If I’ve been locked out of my business for 1 1/2 months due to a fire, does the landlord still have the right to collect rent?

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If I’ve been locked out of my business for 1 1/2 months due to a fire, does the landlord still have the right to collect rent?

My mom has a business in a mall. There was a small fire in one of the stores and the mall had to close for a week to repair the store. However the mall ended up closing for a month and a half to make repairs to bring the mall up to code. The problem is that those repairs were supposed to be done 2 years ago and were ignored by the malls landlord and managers. So once the repairs were done the mall has now re-opened but the landlord wants all the business owners to pay rent for for the time in which the mall was closed (by no fault of the tenants). Are we entitled to pay?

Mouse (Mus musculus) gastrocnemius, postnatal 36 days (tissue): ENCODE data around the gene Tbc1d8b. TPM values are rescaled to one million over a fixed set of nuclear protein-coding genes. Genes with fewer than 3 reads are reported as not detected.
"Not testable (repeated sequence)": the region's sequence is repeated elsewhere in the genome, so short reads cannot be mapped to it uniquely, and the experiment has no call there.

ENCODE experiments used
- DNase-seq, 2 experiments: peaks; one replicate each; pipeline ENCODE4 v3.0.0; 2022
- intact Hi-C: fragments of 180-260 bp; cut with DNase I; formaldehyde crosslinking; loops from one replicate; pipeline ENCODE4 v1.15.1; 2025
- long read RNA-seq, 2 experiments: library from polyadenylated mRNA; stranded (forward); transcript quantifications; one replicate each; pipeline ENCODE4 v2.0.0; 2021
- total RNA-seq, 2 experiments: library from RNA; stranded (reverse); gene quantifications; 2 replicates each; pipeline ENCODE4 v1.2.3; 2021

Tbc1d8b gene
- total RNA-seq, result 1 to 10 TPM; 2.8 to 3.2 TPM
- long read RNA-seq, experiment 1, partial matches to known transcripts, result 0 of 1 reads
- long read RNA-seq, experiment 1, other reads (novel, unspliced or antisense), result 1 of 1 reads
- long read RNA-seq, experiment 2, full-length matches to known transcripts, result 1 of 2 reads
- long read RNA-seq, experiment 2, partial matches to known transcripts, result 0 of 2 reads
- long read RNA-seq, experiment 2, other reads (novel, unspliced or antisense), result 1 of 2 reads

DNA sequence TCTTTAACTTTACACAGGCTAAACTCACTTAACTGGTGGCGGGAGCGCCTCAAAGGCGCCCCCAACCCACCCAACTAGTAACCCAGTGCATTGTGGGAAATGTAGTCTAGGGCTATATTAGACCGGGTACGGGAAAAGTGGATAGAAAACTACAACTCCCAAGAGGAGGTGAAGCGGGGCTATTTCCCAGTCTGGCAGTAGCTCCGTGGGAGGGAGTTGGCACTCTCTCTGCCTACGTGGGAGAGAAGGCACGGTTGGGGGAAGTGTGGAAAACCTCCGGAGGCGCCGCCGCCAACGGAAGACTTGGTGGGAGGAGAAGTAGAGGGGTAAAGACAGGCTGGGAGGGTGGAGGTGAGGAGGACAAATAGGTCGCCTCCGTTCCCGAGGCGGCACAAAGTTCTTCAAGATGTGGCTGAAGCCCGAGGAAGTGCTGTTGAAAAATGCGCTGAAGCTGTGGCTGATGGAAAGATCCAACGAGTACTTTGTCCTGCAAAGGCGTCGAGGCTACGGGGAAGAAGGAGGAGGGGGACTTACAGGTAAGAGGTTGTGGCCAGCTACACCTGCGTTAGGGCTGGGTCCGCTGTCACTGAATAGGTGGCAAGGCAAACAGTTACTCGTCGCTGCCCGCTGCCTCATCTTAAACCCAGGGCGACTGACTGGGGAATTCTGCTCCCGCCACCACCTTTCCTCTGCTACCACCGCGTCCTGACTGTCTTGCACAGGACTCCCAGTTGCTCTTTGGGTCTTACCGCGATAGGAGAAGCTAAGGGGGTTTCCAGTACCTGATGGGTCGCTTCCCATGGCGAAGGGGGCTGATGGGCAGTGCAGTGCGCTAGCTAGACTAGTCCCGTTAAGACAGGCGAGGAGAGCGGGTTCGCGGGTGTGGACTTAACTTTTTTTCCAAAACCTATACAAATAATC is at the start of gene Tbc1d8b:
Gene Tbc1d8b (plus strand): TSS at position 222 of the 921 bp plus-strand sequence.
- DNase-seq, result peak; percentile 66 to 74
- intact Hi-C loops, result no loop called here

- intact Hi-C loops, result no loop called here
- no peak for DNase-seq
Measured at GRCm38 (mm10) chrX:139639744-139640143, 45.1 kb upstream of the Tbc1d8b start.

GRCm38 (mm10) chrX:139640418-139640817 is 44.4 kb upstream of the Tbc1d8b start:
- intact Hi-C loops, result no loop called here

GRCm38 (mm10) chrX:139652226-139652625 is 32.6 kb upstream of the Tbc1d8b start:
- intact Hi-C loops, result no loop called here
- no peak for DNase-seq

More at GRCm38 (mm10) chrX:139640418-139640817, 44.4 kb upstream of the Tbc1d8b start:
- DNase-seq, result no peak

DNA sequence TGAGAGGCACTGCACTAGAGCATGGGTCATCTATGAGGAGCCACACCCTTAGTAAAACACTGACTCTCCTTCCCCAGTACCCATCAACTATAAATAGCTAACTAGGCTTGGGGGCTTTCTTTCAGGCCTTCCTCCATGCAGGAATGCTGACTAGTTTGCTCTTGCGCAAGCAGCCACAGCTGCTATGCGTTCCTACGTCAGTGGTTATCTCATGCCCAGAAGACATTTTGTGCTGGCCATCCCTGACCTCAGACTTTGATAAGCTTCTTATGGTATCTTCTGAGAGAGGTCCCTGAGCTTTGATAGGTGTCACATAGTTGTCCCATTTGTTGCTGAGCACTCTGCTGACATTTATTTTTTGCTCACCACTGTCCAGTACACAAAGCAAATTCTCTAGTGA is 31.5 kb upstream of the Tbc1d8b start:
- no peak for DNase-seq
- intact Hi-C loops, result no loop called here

Asked on September 22, 2011 under Real Estate Law, Georgia

Answers:

SJZ, Member, New York Bar / FreeAdvice Contributing Attorney

Answered 9 years ago | Contributor

No, the landlord should not be entitled to rent during the time that the premises was unusable and you were locked out:

1) It's a violation of the lease--you pay rent to get space. No space, no obligation to pay rent.

2) It's a violation of the implied warranty of habitability--all premises are required to be fit for their intended purpose. If a premises is not usuable, a rent abatement is appropriate; if the tenant cannot use the space at all, total abatement (no rent) for that time is appropriate.

3) When contracts--and that's what leases are--cannot be performed for reasons beyond the parties' control, they are considered "impossible." That can result in voiding  the whole contract, or in a case like, at least suspending it during the period of impossibility.


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